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Best of the Books: Biggest Myth

In our Best of the Books feature, Ryan Kennedy pulls back the curtain on the biggest myth in the history of the NHL.
The Hockey News

The Hockey News

The Curse of Muldoon is a sore spot in Chicago. So much so that the usually verbose Phil Esposito didn’t even want to talk about it. But in a city that still shudders at the mention of the billy goat that haunts baseball’s Cubs, Chicago can at least take solace in the fact that Muldoon’s hex is long dead.

The origin of the curse was back in 1927, when Chicago owner Major McLaughlin fired Muldoon, the Black Hawks first coach. As legend has it, Muldoon put an “Irish hex” on the team, defiantly telling McLaughlin the Black Hawks would never end a season in first place. Back in the Original Six era, finishing first was almost as important as winning the Stanley Cup.

“That’s the thing,” said former Hawks defenseman Pat Stapleton. “Over 70 games it was harder to win, right?”

Chicago won the Cup in ’34, ’38 and ’61, but over that period the Hawks failed to claim the Prince of Wales Trophy as the top points earner in the league. In fact, at one point the franchise missed the playoffs in 11 of 12 seasons, finishing last in nine of those 12. In others, Chicago came achingly close, like in 1962-63 when Stan Mikita and Bobby Hull pulled the club within one point of Toronto for first overall.

In 1967, the Hawks finally ended their decades of futility with a whopper of a season, winning the Prince of Wales by 17 points over Montreal and boasting three of the NHL’s top four scorers in Mikita, Hull and Kenny Wharram. The Maple Leafs won the Cup that year, but the first-place hex was broken.

Canadian sportswriter Jim Coleman was the authority on the Curse of Muldoon, describing the incident with McLaughlin in broad, cartoonish strokes back in a 1967 column for Southam News.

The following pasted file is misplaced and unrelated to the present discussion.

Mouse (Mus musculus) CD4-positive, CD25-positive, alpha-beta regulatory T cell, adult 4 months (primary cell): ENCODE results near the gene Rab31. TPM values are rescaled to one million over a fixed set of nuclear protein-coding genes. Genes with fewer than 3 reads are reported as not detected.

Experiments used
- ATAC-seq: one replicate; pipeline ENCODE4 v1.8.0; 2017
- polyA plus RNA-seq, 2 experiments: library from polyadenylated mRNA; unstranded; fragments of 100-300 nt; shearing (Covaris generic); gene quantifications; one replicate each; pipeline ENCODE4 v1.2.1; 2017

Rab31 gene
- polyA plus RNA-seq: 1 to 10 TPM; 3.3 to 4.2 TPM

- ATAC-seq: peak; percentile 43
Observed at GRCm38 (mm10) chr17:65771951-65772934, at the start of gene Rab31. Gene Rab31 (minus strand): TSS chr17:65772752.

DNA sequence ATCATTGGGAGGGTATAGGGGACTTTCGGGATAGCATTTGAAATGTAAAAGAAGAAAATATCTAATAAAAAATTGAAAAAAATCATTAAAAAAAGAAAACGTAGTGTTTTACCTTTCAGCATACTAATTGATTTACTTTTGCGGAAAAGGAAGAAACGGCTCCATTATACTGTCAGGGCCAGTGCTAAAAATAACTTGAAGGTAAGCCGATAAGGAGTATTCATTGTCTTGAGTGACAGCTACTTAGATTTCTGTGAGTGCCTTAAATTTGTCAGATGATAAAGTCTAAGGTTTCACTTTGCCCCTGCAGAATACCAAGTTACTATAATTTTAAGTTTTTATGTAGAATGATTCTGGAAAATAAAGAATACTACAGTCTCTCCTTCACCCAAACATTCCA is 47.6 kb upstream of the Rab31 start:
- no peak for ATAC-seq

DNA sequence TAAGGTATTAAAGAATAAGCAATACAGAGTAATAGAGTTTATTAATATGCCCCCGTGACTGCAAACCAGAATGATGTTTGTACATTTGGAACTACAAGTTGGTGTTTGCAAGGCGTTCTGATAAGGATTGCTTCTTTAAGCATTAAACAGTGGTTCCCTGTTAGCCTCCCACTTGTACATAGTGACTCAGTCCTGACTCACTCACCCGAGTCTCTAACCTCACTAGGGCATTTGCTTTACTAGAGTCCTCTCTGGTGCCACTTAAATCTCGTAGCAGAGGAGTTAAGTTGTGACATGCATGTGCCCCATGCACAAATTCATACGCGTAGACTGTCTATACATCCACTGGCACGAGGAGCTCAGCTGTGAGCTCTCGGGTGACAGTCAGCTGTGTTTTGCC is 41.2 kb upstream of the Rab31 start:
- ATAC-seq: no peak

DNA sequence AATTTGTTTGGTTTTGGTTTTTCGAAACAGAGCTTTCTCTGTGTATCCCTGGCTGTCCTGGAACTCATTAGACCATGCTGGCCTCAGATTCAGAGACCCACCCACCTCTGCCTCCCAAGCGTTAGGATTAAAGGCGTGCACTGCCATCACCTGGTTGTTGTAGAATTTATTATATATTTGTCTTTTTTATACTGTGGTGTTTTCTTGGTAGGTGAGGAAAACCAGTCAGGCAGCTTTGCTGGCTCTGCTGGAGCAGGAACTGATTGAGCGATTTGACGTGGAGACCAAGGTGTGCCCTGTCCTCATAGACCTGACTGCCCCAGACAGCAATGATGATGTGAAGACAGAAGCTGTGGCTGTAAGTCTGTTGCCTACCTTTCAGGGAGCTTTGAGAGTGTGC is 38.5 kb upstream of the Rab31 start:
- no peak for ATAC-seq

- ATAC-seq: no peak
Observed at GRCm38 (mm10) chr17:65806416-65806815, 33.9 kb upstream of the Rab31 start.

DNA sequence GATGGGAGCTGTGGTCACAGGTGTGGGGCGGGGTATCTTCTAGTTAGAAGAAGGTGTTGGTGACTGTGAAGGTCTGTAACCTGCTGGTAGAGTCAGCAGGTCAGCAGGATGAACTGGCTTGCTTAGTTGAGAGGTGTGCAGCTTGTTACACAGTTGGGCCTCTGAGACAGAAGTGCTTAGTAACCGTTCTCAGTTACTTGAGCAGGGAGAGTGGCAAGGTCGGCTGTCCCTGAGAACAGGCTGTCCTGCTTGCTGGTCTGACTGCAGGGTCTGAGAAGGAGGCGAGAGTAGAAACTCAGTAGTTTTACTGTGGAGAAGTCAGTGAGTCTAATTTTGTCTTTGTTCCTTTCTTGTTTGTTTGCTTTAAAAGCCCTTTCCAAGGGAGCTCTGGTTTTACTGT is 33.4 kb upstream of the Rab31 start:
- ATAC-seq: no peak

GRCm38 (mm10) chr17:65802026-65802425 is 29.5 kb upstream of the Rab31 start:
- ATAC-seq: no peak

“Accompanied by two leprechauns, the Muldoon strode into the office of Major Frederic McLaughlin,” Coleman wrote. “The Muldoon pulled a red crayon from his pocket, drew a mysterious symbol on McLaughlin’s expensive wallpaper and intoned these words in a sepulchral voice: ‘This team never will finish in first place.’ ”

As outlandish as it sounds, it was a piece of theater that haunted the franchise for decades, even if the story was a bit foggy to the Hawks themselves.

“Those things are around and you hear about them,” Stapleton said. “As a player, sometimes you don’t even know the story behind them.”

So what finally broke the hex? Muldoon died in 1929, so there was no anniversary to speak of when the Hawks took first in 1967. And it wasn’t even a matter of competition, since the NHL didn’t expand to 12 franchises until the following campaign. The true reason the Curse of Muldoon ended is this: it was never real in the first place.

Coleman, an admitted drinker who had sometimes had problems with deadlines, gave up the ruse years later to author and hockey historian Brian McFarlane. One night Coleman had writer’s block and needed to file his daily column, so he made up the story about Muldoon, assuming people would forget about it in a day or two. Not only did it live on longer than that, even to this day there are Chicago alumni who don’t know the curse was a hoax. That included Stapleton, who only learned of the fraud when told for this book interview in 2013.

“Leave it to Jim, right?” Stapleton said. “God bless him.”

This is an excerpt from THN’s book, Biggest of Everything in Hockey.



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